with open('/pythonwork/thefile_subset11.csv', 'w', newline='') as outfile:
    writer = csv.writer(outfile)

If using the Path module:

from pathlib import Path
import csv

with Path('/pythonwork/thefile_subset11.csv').open('w', newline='') as outfile:
    writer = csv.writer(outfile)

If using the StringIO module to build an in-memory result, the result string will contain the translated line terminator:

from io import StringIO
import csv

s = StringIO()
writer = csv.writer(s)
print(repr(s.getvalue()))  # '1,2,3rn'   (Windows result)

If writing that string to a file later, remember to use newline='':

# built-in open()
with open('/pythonwork/thefile_subset11.csv', 'w', newline='') as f:

# Path's open()
with Path('/pythonwork/thefile_subset11.csv').open('w', newline='') as f:

# Path's write_text() added the newline parameter to Python 3.10.
Path('/pythonwork/thefile_subset11.csv').write_text(s.getvalue(), newline='')

In Python 2, use binary mode to open outfile with mode 'wb' instead of 'w' to prevent Windows newline translation. Python 2 also has problems with Unicode and requires other workarounds to write non-ASCII text. See the Python 2 link below and the UnicodeReader and UnicodeWriter examples at the end of the page if you have to deal with writing Unicode strings to CSVs on Python 2, or look into the 3rd party unicodecsv module:

with open('/pythonwork/thefile_subset11.csv', 'wb') as outfile:
    writer = csv.writer(outfile)

Documentation Links

Answered By: Mark Tolonen

The simple answer is that csv files should always be opened in binary mode whether for input or output, as otherwise on Windows there are problems with the line ending. Specifically on output the csv module will write rn (the standard CSV row terminator) and then (in text mode) the runtime will replace the n by rn (the Windows standard line terminator) giving a result of rrn.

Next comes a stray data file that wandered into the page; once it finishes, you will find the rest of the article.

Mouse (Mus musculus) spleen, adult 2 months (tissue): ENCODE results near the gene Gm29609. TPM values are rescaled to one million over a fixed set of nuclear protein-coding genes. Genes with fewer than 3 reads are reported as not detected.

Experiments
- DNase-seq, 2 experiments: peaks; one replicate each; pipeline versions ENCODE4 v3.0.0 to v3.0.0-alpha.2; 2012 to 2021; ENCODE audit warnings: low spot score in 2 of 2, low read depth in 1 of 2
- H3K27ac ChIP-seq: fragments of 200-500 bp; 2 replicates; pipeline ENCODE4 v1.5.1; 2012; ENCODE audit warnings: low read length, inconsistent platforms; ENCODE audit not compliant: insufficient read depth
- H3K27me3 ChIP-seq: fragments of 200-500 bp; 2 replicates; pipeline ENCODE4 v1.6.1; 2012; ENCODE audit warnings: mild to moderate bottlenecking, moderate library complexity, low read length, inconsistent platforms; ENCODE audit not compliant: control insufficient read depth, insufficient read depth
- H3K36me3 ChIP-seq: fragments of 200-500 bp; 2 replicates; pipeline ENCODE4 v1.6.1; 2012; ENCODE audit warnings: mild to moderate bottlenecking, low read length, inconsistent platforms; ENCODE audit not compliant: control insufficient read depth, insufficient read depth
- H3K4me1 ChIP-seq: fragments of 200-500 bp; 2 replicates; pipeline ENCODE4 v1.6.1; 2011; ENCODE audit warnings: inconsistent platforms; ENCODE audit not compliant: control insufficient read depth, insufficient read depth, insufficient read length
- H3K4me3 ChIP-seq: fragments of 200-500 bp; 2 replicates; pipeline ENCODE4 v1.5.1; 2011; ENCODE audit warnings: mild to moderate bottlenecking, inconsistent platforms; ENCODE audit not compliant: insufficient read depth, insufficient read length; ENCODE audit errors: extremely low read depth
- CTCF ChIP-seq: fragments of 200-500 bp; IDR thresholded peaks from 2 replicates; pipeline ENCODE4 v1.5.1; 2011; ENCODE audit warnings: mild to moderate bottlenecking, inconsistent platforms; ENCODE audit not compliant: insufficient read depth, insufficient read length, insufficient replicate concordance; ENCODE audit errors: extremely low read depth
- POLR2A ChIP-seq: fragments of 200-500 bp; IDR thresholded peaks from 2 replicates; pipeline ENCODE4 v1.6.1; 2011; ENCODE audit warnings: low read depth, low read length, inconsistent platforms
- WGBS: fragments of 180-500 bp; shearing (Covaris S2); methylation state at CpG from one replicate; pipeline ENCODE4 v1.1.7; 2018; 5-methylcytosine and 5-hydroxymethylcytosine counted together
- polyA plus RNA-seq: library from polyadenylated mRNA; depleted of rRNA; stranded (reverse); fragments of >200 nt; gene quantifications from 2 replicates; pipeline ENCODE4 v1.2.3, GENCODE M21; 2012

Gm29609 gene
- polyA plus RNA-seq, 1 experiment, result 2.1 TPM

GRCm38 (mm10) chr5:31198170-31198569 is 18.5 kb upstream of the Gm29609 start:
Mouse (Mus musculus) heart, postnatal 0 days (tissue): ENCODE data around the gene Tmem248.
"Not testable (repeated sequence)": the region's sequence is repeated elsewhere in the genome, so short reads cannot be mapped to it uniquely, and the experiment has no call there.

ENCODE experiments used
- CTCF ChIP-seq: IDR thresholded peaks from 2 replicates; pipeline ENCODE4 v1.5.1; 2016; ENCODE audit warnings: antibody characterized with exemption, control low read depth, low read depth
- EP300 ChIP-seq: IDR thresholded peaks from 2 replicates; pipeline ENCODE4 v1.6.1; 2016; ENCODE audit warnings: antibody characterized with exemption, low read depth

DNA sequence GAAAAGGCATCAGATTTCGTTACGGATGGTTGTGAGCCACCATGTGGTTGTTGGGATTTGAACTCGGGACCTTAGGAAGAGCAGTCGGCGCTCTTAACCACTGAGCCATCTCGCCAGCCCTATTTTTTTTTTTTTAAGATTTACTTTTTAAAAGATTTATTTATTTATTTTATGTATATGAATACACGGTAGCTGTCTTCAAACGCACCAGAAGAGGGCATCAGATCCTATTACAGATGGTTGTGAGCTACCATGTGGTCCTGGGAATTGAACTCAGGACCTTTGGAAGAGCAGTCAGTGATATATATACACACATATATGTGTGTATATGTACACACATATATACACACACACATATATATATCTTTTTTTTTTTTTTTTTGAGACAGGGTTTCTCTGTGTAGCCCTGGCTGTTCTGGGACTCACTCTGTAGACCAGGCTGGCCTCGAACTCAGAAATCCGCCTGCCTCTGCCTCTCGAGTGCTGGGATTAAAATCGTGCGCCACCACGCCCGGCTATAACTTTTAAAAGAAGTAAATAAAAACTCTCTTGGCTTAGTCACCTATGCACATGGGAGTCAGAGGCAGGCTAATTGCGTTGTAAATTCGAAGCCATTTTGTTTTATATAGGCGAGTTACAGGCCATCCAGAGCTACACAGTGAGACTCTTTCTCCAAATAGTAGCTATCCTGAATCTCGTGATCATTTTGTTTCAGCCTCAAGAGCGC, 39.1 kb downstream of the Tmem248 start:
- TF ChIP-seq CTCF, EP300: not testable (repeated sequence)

Fiddling with the lineterminator is NOT the solution.

Answered By: John Machin

Opening the file in binary mode “wb” will not work in Python 3+. Or rather, you’d have to convert your data to binary before writing it. That’s just a hassle.

Instead, you should keep it in text mode, but override the newline as empty. Like so:

with open('/pythonwork/thefile_subset11.csv', 'w', newline='') as outfile:
Answered By: David Maddox

I’m writing this answer w.r.t. to python 3, as I’ve initially got the same problem.

I was supposed to get data from arduino using PySerial, and write them in a .csv file. Each reading in my case ended with 'rn', so newline was always separating each line.

In my case, newline='' option didn’t work. Because it showed some error like :

with open('op.csv', 'a',newline=' ') as csv_file:

ValueError: illegal newline value: ''

So it seemed that they don’t accept omission of newline here.

Seeing one of the answers here only, I mentioned line terminator in the writer object, like,